Classic Psychedelic Use and Mechanisms of Mental Health: Exploring the Mediating Roles of Spirituality and Emotion Processing on Symptoms of Anxiety, Depressed Mood, and Disordered Eating in a Community Sample

This survey study (n=159) tested a model examining the associations between frequency of psychedelic use, self-reported spirituality, and difficulties with emotion regulation. It was found that classic psychedelic use predicted greater spirituality, which predicted better emotion regulation, ultimately leading to lower levels of anxiety, depressed mood and disordered eating. Several limitations exist including a lack of causality and a diverse sample.

Abstract

“A resurgence of research has begun to systematically examine the relationship between psychedelic use and mental health and well-being. Although preliminary findings examining the therapeutic value of these substances show promise, the mechanisms through which psychedelic use may predict reduced mental distress remain poorly understood. To this end, we surveyed a community sample of individuals (n = 159) who endorsed lifetime psychedelic use to examine relationships among psychedelic use and self-reported spirituality, difficulties in emotion regulation, and symptoms of mental health issues. Results revealed a pathway through which classic psychedelic use predicted greater spirituality, which in turn predicted better emotion regulation, ultimately predicting lower levels of anxiety, depressed mood, and disordered eating. These results contribute to our understanding of potential mechanisms of change with respect to psychedelics and mental health. They also add to the growing body of literature pointing to the healing effects of the cultivation of spirituality and emotion regulation as separate and related constructs.”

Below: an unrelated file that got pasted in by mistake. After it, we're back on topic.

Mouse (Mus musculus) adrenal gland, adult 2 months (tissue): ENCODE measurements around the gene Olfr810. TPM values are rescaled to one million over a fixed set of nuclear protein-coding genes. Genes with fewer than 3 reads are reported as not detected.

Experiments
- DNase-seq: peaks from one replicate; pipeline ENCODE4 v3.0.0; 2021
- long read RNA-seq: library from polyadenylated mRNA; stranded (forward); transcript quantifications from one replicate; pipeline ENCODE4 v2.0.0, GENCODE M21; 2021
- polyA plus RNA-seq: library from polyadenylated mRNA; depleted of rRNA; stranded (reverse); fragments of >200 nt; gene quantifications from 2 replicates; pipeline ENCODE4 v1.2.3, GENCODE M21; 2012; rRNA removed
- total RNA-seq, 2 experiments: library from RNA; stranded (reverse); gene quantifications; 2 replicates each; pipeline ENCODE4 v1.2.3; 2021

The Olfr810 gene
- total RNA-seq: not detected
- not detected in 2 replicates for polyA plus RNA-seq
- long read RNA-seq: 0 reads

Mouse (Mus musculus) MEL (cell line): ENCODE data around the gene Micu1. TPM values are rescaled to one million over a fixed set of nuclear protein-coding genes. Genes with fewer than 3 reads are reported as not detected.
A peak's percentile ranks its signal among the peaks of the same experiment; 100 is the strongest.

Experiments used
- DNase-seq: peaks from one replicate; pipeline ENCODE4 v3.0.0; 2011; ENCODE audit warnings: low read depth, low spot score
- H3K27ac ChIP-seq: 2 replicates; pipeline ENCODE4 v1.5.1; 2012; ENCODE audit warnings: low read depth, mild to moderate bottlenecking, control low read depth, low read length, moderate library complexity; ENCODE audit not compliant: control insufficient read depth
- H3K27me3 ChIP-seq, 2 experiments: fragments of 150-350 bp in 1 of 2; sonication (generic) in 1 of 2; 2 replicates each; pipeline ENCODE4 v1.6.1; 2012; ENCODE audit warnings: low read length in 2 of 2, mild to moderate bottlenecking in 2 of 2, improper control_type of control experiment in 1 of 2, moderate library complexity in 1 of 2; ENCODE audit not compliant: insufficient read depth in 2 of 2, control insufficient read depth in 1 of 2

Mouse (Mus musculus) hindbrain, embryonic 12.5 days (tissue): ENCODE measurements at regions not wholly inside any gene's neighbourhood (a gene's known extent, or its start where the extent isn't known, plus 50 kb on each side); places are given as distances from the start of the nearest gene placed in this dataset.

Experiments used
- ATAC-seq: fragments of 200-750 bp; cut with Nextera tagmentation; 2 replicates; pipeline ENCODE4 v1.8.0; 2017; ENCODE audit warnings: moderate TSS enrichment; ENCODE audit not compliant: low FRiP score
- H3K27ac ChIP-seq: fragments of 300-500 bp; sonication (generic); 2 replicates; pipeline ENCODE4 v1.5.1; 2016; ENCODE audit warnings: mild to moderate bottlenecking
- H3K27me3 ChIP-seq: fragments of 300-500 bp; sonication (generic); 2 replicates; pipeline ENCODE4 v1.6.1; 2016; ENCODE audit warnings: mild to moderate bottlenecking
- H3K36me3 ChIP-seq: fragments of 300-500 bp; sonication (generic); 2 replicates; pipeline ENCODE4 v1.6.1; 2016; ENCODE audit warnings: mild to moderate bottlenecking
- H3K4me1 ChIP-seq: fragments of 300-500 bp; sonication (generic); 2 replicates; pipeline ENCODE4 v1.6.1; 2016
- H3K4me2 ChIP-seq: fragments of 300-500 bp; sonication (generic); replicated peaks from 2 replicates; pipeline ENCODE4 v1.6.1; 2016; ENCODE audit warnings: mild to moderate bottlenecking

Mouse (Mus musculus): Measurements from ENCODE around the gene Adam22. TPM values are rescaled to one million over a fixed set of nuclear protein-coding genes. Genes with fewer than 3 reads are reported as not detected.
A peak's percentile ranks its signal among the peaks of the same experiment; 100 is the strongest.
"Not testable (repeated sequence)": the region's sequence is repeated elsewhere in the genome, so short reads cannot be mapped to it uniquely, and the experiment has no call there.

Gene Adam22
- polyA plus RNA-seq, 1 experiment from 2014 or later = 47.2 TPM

Authors: Adele Lafrance, Erin Strahan, Brian M. Bird, Michelle St. Pierre & Zach Walsh

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